When Jurassic Park hit the big screen more than three decades ago, it felt like a window into the future, the ability to bring previously extinct animals and creatures back to life because of DNA sampling. Sure, though at the time it was nothing more than a science fiction escape, there was just enough seeming reality to the venture it felt at least a little possible at some point in our timeline. Well, though it isn’t going to be a dinosaur, we might at some point get another extinct animal back into the mix thanks to advanced technology. Scientists are working to bring the woolly mammoth back from the extinction grave and now they are starting to round out a timeline of when something like this could actually happen.
The company Colossal has announced (via Inverse) that they have plans to bring back the woolly mammoth from extinction, claiming they have all of the pieces in place to begin making this happen. They’ve laid out a comprehensive plan to make it so, with a clear multi-step (and maybe improbable) process that would allow for the beast to come back into the mix and actually thrive in the current environment. Led by Ben Lamm (the money) and George Church (the science) the company is working on “de-extincting” the animal using CRISPR technology which is used for gene editing. It would be the first time in 4,000 years that we saw a woolly mammoth that is thought to have gone extinct for good with most dying off more than 10,000 years ago.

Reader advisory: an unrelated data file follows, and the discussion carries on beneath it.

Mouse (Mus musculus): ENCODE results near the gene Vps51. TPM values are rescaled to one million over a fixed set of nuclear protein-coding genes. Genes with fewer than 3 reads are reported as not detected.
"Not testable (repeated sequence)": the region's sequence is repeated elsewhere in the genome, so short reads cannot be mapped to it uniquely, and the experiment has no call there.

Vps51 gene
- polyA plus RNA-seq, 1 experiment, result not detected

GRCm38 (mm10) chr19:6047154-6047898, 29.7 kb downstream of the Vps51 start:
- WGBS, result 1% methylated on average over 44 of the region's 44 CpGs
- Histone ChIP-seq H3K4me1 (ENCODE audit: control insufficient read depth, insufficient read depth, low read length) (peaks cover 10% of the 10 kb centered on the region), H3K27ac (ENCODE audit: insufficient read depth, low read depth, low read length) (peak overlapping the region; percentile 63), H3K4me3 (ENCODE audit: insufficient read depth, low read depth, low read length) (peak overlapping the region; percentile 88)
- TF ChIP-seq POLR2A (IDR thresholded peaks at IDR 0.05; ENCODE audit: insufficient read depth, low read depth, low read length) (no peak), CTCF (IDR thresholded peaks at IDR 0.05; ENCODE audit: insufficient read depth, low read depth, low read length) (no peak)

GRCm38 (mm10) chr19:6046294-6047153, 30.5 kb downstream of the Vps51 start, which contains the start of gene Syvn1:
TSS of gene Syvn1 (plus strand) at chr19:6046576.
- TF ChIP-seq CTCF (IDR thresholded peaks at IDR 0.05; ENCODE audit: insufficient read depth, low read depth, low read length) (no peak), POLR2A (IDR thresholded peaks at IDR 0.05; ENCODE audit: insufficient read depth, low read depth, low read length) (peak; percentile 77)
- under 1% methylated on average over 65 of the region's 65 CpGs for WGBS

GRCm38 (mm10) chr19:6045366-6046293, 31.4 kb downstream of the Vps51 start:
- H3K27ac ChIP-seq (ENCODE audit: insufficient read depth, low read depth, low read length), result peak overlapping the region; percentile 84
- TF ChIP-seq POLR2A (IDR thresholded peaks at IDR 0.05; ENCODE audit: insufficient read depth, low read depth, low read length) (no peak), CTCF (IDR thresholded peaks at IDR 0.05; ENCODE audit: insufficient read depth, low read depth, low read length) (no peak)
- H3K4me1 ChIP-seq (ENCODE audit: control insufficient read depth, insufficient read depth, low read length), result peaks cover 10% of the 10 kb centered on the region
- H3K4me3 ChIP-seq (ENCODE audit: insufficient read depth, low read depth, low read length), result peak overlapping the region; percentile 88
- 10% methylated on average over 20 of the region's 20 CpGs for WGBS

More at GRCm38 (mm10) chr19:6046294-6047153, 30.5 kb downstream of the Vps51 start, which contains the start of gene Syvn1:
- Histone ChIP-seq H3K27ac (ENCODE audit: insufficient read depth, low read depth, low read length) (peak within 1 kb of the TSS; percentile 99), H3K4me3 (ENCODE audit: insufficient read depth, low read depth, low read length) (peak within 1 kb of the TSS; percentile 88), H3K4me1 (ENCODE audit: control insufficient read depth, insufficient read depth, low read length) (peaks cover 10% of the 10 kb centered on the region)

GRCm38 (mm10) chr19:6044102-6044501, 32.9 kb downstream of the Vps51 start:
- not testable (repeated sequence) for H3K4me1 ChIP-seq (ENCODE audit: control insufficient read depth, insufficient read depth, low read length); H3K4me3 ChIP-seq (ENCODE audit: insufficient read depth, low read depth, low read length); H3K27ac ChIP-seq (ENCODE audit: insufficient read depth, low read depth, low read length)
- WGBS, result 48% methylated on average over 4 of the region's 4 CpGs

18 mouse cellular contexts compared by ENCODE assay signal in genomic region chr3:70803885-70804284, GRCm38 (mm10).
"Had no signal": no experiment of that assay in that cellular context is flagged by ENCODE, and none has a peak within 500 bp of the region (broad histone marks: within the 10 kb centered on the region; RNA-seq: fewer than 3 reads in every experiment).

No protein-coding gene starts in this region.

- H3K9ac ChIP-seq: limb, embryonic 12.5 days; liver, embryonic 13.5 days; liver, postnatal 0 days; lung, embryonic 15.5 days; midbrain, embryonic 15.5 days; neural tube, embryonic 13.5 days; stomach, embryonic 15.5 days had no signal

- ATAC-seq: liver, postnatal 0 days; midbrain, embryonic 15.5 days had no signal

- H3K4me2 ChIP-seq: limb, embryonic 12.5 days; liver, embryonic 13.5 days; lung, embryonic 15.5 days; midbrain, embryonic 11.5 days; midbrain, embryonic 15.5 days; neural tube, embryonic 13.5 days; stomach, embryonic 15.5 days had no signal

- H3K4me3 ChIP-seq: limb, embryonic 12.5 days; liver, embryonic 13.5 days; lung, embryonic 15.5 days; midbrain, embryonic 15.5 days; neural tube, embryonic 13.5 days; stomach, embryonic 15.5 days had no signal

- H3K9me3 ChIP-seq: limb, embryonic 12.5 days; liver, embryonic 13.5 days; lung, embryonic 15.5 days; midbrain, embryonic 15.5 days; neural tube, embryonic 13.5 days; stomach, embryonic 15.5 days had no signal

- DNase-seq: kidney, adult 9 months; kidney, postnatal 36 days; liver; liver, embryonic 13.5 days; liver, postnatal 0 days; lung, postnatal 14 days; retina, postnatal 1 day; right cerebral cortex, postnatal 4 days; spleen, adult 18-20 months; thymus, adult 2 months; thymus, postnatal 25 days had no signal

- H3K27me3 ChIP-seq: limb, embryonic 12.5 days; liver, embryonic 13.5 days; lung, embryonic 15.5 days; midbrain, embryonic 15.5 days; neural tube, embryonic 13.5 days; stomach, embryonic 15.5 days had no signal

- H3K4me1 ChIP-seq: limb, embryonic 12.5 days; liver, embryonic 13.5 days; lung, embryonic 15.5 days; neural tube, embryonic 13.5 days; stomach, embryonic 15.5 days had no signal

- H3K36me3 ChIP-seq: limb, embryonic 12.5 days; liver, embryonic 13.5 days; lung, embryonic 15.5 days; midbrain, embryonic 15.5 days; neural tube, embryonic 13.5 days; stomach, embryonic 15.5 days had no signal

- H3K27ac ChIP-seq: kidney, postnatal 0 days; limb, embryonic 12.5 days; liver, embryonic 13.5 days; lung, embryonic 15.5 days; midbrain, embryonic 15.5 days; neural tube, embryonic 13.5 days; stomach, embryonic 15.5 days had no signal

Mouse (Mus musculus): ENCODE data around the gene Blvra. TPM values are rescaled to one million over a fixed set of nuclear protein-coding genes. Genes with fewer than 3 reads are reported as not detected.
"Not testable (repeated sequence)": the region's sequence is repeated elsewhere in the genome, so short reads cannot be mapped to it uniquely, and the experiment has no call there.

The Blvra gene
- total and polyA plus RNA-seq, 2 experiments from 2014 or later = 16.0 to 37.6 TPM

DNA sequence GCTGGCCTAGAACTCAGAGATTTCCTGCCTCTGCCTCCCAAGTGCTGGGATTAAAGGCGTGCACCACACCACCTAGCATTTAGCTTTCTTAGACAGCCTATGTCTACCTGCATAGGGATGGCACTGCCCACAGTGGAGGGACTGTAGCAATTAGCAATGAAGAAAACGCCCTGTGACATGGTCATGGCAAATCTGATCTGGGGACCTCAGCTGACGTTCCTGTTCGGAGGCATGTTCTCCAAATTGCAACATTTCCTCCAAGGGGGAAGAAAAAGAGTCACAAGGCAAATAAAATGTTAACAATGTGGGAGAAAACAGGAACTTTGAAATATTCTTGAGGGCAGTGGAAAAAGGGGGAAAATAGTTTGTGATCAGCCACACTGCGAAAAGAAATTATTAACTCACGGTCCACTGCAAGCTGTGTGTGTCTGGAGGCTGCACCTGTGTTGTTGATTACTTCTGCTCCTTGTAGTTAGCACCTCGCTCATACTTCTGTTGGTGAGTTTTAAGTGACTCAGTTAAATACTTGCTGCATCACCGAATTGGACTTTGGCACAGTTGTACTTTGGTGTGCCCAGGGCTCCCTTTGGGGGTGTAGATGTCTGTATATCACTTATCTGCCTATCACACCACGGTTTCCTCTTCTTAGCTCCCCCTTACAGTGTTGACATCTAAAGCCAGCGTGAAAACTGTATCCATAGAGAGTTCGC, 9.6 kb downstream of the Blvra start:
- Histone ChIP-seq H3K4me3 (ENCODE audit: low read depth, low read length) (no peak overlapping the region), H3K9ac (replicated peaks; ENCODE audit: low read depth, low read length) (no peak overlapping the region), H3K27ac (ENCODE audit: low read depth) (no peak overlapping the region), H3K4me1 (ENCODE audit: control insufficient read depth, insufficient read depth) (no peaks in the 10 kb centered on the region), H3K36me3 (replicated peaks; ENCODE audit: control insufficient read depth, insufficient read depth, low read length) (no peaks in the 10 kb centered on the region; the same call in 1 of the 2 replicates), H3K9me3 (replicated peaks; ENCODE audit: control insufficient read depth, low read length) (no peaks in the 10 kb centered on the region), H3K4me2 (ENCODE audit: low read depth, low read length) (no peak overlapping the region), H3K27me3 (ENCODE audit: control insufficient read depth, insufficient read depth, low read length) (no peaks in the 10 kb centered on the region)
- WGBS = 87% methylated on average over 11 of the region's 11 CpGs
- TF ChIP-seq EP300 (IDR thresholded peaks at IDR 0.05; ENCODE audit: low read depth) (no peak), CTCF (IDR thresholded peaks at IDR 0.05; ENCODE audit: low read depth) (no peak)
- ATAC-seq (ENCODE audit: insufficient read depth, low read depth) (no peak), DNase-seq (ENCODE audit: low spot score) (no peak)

The plan that Colossal lays out includes a number of different initiatives beyond just putting some DNA out there and watching a woolly mammoth grow, which is a technological understatement for sure. Not only does the company want to bring a woolly mammoth back, but they are hoping to have a positive environmental impact as well. As part of the company’s plan, they are hoping to have a hand in what they call the deceleration of the arctic permafrost by “preventing the emission of greenhouse gases” that are contributing to the melting. The reason for this is to ensure there is an environment for their woolly mammoth to not only live but thrive.
In conjunction with this initiative, they will begin using CRISPR technology, which is still somewhat controversial among scientists and ethicists. The plan is to place woolly mammoth genomes into Asian elephant egg cells in order to begin the process of birthing one of the actual extinct animals. Will this end up being a true woolly mammoth? Well, that much is up for debate considering it would stem directing from the original animal. They would also need another elephant to act as a surrogate during the gestation process.
So what is the proposed timeline for all of this to happen and to see an actual woolly mammoth roaming to arctic tundra? Sooner than you might think. The initial estimates from Colossal have the process taking 4-5 years in total if all of the markers are hit correctly. That feels like the future barreling down on us faster than expected. And if we’ve learned anything from movies, there is literally nothing that can go wrong with this kind of scientific endeavor. I think the Jurassic Park franchise has taught us as much.